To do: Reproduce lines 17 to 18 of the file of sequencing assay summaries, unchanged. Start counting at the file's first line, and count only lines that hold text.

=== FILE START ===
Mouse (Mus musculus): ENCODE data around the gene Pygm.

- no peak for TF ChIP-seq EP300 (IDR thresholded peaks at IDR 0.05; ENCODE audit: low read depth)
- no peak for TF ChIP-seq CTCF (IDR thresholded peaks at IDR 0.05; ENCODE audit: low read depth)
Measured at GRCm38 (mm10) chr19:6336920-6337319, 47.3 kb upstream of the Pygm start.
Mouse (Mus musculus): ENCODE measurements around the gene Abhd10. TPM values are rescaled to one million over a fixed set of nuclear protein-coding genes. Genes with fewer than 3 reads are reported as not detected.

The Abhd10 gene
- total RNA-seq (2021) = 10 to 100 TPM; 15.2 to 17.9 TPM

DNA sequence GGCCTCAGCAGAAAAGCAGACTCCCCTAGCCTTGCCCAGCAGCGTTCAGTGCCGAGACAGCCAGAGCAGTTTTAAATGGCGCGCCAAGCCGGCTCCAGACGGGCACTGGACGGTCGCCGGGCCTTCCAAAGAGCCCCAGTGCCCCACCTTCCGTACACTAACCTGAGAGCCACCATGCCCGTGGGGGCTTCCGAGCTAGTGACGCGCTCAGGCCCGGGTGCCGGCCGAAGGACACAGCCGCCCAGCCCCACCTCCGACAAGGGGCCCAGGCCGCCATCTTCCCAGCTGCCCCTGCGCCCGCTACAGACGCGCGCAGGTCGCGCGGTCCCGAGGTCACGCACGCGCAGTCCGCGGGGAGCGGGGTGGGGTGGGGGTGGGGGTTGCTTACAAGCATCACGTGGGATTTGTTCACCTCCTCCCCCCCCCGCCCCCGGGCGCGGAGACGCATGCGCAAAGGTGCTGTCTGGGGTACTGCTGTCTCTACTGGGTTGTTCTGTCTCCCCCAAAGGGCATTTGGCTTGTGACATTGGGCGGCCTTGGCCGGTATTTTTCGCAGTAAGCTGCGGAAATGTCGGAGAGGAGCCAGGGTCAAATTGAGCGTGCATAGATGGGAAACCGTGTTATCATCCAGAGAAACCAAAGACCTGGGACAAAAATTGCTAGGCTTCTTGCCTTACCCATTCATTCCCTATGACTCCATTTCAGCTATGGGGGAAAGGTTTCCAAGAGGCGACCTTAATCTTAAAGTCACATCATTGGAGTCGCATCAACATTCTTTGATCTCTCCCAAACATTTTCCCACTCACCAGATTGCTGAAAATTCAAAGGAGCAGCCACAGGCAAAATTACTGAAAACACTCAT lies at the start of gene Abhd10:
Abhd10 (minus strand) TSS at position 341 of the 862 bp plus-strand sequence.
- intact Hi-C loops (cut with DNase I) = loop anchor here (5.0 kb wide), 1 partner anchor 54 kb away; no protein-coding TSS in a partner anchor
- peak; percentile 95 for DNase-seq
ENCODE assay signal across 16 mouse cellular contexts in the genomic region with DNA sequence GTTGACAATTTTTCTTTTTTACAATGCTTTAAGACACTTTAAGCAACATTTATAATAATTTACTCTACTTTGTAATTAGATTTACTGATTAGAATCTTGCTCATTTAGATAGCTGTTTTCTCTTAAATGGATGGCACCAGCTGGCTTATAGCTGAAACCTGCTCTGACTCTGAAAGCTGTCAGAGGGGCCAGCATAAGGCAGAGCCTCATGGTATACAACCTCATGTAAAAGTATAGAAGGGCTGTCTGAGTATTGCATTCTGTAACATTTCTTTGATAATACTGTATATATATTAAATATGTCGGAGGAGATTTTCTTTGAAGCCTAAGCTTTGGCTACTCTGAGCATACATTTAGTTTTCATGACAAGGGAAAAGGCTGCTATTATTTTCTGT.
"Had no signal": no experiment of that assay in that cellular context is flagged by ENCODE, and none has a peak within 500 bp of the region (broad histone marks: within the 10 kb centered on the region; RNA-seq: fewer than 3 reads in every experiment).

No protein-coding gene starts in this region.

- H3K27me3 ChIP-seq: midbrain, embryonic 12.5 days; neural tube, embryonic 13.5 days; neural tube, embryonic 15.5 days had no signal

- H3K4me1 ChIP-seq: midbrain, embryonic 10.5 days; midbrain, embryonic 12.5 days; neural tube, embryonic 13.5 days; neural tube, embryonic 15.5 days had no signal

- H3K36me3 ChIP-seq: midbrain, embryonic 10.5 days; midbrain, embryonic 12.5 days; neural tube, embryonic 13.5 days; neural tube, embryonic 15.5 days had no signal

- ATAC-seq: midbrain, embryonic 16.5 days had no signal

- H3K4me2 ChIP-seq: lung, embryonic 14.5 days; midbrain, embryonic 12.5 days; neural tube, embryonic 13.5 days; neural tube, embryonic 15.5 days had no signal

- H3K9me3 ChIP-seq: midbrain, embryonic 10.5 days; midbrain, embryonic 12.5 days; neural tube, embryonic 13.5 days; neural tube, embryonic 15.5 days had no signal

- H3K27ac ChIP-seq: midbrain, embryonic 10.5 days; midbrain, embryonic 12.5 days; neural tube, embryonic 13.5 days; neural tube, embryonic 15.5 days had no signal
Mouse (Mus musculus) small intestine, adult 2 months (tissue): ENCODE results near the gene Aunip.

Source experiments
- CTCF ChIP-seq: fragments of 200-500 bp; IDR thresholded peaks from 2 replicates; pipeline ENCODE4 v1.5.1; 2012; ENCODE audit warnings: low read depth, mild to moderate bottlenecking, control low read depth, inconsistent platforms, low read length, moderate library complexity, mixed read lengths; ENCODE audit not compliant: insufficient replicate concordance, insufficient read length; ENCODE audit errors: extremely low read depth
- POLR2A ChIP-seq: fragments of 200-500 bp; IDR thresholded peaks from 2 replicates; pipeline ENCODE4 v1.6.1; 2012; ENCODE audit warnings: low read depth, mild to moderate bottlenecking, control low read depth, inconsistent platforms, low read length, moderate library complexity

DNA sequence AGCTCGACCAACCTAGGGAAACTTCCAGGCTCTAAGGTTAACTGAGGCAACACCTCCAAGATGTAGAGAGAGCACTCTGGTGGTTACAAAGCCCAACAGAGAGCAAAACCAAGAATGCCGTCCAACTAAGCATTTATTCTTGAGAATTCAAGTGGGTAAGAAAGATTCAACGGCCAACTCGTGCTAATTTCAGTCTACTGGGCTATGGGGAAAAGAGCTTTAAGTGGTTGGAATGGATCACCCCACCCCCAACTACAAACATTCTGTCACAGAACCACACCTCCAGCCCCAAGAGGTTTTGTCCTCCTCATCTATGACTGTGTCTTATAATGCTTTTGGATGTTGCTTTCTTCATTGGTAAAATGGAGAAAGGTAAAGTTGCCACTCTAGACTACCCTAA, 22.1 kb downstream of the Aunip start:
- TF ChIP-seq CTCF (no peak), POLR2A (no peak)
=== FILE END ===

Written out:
- H3K36me3 ChIP-seq: midbrain, embryonic 10.5 days; midbrain, embryonic 12.5 days; neural tube, embryonic 13.5 days; neural tube, embryonic 15.5 days had no signal

- ATAC-seq: midbrain, embryonic 16.5 days had no signal